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10 December 2001 Wide-angle camera of the Rosetta mission: design and manufacturing of an innovative baffling system for an aspherical optics telescope
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Rosetta is the cornerstone mission of ESA devoted to the study of minor bodies of Solar System. The mission will be launched on January 2003 and has the rendez-vous with P/Wirtanen comet (on November 2011) as primary target. The final aim of the mission will be a better understanding of the formation and composition of early Solar System and of its evolution over the last 4.5 billion years. Rosetta has a complex instrumentation devoted both to remote sensing and to in situ investigation. The authors were involved in the design and manufacturing of the Wide Angle Camera (WAC) of the OSIRIS imaging system. The WAC has a very peculiar optical system based on two aspherical mirrors in an off axis configuration, and will be principally devoted to the study of the very faint gas and dust cometary features. To reach this goal an innovative baffling system was designed and constructed in order to reach the stray-light suppression requirements both for source inside and outside the field of view of the camera. In particular a contrast ratio of 10-4 inside the field of view is needed in order to detect gaseous and dusty features close to the nucleus of the comet. In this paper the process of baffling design and manufacturing is described: the behavior of the baffle, previously calculated by numerical simulations from the mechanical and optical points of view, was assessed both for the single elements and for the complete assembly as described in this paper.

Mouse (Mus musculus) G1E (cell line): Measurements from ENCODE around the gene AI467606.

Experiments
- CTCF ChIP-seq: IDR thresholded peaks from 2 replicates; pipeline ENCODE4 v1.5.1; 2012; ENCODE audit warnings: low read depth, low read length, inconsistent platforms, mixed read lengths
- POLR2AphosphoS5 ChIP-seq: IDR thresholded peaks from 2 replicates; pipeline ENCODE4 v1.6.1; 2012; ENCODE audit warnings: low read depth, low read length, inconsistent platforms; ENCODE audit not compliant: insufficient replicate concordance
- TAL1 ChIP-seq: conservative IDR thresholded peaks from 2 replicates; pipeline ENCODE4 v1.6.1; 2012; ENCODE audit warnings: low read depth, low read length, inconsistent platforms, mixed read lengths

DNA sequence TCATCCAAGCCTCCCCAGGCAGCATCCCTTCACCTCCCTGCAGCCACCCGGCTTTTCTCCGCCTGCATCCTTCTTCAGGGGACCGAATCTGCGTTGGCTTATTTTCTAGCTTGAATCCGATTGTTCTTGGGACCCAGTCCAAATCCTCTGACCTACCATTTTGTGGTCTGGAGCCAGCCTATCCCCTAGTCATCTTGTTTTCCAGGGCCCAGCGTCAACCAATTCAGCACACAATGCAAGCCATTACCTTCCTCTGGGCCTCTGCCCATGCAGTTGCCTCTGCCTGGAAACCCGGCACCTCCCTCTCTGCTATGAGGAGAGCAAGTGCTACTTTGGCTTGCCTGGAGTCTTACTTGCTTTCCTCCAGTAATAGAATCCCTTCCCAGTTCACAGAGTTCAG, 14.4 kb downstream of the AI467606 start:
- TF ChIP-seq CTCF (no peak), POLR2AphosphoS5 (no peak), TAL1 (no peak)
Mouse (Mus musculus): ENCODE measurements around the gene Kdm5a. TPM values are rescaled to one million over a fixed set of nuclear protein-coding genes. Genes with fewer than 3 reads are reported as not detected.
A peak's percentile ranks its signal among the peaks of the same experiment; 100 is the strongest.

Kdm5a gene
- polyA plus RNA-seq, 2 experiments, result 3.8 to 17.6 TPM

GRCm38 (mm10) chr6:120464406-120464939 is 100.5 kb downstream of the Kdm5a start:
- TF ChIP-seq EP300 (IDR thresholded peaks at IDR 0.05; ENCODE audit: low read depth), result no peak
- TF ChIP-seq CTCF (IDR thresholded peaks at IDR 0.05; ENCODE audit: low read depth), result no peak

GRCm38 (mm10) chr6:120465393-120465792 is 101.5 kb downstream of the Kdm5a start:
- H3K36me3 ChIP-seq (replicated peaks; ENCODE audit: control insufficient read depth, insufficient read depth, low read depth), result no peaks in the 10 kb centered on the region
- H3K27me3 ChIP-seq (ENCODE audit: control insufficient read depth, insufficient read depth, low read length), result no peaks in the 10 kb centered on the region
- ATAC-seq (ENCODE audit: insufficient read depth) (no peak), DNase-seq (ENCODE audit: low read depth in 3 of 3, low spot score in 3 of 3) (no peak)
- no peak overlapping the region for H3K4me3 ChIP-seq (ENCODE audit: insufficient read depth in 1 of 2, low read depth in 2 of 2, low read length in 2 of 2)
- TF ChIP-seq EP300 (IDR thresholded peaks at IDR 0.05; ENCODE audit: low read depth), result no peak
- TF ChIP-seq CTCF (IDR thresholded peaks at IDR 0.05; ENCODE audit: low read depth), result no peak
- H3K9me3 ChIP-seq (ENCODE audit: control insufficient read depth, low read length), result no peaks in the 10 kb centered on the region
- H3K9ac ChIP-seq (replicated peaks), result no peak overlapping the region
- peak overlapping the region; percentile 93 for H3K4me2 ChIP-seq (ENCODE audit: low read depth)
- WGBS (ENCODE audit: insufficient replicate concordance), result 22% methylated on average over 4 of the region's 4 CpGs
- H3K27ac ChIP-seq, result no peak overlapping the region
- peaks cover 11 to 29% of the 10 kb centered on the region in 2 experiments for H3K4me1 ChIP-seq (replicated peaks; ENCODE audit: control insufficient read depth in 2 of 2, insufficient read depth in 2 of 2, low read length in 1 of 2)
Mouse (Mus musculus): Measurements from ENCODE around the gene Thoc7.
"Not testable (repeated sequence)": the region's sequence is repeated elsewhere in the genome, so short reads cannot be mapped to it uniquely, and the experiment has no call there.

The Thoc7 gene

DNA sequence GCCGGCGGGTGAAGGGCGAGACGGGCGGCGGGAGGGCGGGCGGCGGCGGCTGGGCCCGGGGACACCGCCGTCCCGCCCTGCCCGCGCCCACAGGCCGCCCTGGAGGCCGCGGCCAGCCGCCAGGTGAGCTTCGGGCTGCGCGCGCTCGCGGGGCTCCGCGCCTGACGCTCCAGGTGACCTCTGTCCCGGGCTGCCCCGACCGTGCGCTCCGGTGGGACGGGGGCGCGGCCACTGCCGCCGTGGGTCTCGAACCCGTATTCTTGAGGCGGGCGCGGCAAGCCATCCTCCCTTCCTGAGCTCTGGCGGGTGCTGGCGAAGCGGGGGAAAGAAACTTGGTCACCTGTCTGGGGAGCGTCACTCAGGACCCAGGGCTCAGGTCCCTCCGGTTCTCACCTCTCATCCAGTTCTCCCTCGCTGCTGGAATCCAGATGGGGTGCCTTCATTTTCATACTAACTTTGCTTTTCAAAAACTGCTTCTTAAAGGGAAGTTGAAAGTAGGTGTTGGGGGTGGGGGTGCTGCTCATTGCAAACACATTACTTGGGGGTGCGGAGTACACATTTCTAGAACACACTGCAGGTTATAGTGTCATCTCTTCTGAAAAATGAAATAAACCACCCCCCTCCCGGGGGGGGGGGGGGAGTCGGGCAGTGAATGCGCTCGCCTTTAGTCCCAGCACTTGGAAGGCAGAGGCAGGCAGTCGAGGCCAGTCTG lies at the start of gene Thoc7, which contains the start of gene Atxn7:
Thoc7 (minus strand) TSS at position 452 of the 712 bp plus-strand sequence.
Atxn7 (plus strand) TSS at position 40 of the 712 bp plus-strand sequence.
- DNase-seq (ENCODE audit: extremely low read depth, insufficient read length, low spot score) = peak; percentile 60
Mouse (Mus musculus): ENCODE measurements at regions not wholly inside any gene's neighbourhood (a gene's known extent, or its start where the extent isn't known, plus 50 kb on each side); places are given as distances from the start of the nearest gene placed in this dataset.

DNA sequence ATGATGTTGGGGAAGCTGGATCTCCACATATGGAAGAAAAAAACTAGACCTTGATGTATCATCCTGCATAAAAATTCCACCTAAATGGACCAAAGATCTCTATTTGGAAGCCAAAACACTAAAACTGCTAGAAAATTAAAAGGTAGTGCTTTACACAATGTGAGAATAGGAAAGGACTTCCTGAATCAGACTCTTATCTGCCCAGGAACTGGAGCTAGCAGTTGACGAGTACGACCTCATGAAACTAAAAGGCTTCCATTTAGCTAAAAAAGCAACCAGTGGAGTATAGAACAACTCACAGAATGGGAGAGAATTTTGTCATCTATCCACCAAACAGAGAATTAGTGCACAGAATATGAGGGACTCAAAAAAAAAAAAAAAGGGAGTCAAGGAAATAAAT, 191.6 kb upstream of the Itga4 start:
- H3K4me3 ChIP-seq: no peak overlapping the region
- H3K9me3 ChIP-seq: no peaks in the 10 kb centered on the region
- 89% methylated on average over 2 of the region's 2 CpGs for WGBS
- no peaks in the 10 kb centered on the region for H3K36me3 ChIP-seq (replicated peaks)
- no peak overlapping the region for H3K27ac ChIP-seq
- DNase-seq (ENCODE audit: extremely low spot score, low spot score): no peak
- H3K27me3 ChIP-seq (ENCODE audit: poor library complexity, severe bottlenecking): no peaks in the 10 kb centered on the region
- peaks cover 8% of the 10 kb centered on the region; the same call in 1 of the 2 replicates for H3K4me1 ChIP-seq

© (2001) COPYRIGHT Society of Photo-Optical Instrumentation Engineers (SPIE). Downloading of the abstract is permitted for personal use only.
Stefano Debei, Sonia Fornasier, Paolo Ramous, Cesare Barbieri, Vania Da Deppo, Pierfrancesco Brunello, and Fabio Peron "Wide-angle camera of the Rosetta mission: design and manufacturing of an innovative baffling system for an aspherical optics telescope", Proc. SPIE 4498, UV/EUV and Visible Space Instrumentation for Astronomy and Solar Physics, (10 December 2001);


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